The Golisano Foundation will fund a pilot program to train providers serving older adults with intellectual and developmental disabilities in the region on how to care for those with Alzheimer’s or another dementia.
The $100,000 grant will be implemented over the next two years by two chapters of the Alzheimer’s Association, Rochester and Finger Lakes and Western New York.
An estimated 400,000 New Yorkers are living with Alzheimer’s dementia. As the size of the population age 65 and older continues to increase, the number of Americans with Alzheimer’s and other dementia will grow. By 2025, the number of individuals with Alzheimer’s dementia in the state is expected to increase by 15%.
Studies show the prevalence of dementia among people with intellectual and developmental disabilities appears to be about the same as in the general population. However, the risk of developing Alzheimer’s dementia is higher among adults with Down syndrome. An estimated 30% of people with Down syndrome in their 50s have Alzheimer’s, and 60% will develop Alzheimer’s in their lifetime.
In the 17 Upstate New York counties served by the two chapters of the Alzheimer’s Association, 6,708 adults age 50 and older live with intellectual and developmental disabilities.
“Both chapters of the Alzheimer’s Association have a long history of conducting training for IDD agencies with a proven track record of improvement in the quality of life and care for individuals with disabilities living with dementia,” said Ann Costello, the Golisano Foundation director. “We are proud to support their efforts in developing an innovative training program in partnership with four of our most trusted developmental disabilities providers.”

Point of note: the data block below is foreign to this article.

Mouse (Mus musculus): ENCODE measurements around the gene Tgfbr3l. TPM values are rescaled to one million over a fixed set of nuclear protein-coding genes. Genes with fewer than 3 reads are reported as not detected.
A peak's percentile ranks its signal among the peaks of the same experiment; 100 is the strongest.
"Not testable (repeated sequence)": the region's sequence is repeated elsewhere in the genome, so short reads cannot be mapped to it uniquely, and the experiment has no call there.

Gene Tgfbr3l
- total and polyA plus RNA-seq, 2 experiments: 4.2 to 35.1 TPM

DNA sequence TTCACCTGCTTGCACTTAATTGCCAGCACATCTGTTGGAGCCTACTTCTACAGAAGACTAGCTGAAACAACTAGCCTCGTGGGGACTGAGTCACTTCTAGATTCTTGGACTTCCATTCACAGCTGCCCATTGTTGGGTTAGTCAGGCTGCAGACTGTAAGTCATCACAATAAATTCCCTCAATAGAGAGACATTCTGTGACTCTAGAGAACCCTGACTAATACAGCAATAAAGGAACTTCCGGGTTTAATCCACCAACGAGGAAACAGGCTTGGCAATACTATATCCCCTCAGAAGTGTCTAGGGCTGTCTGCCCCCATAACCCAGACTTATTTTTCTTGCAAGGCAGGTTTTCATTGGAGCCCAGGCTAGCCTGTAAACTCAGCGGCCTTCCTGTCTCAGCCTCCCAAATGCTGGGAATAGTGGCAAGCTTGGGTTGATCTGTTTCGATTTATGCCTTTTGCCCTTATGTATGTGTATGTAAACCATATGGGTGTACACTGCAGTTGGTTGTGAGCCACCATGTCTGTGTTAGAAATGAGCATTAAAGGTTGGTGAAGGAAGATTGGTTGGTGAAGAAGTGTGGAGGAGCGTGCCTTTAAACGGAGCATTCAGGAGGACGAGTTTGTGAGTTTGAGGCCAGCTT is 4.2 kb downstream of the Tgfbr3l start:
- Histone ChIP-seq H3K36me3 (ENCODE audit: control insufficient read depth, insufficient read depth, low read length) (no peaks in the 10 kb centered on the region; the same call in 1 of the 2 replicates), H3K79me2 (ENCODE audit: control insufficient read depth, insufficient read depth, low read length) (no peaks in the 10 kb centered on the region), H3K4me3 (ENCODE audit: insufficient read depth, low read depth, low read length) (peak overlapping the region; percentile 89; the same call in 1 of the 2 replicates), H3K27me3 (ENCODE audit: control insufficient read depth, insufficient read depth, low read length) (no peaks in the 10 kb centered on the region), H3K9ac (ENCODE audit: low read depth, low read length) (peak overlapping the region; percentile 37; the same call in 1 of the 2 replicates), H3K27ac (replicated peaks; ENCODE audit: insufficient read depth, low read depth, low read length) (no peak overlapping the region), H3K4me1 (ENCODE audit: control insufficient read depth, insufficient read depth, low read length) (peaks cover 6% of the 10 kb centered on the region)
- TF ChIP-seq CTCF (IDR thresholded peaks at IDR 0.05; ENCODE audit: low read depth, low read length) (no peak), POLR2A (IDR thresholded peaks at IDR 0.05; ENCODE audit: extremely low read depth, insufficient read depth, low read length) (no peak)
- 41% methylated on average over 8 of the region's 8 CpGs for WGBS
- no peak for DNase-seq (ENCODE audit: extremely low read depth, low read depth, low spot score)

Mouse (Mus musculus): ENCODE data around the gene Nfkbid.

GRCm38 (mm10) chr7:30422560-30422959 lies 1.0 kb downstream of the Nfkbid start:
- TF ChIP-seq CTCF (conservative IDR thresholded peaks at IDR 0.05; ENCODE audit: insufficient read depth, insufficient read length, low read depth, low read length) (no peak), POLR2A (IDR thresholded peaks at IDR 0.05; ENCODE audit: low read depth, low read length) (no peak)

Each chapter will deliver a train-the-trainer program to two IDD providers within their respective territories. The Rochester and Finger Lakes chapter will work with The Arc of Monroe and Lifetime Assistance Inc. The Western New York chapter will partner with Aspire of WNY and People Inc. The grant is intended to fund training materials, certification, evaluation and equipment.
Successful implementation of the program will enhance the ability of those with IDD and dementia to experience meaningful activities and age in place.
“With this grant award, we will build upon our past successes and partner with the developmental disabilities system to train a dementia-capable workforce. I’m confident our pilot will inspire similar efforts in other communities,” said Teresa Galbier, president/CEO of the Alzheimer’s Association Rochester and Finger Lakes chapter.
Both Rochester-based agencies already work with the Alzheimer’s Association to meet the specific are needs of IDD seniors who live with dementia. “Dementia-capable professionals will be able to provide more adequate care and allow individuals with dementia live in their familiar environment in group homes longer, without having to move to a skilled nursing facility,” said Barbara Wale, president/CEO, The Arc of Monroe.
“We support individuals with developmental disabilities throughout a variety of daily activities.
About 25 individuals in our day services program currently live with Alzheimer’s or another dementia. Alzheimer’s Association professionals help our staff learn communication techniques and adopt behavioral strategies that allow us to better understand and serve our aging constituents with dementia,” said Joanna Davis, director of residential services, Lifetime Assistance Inc.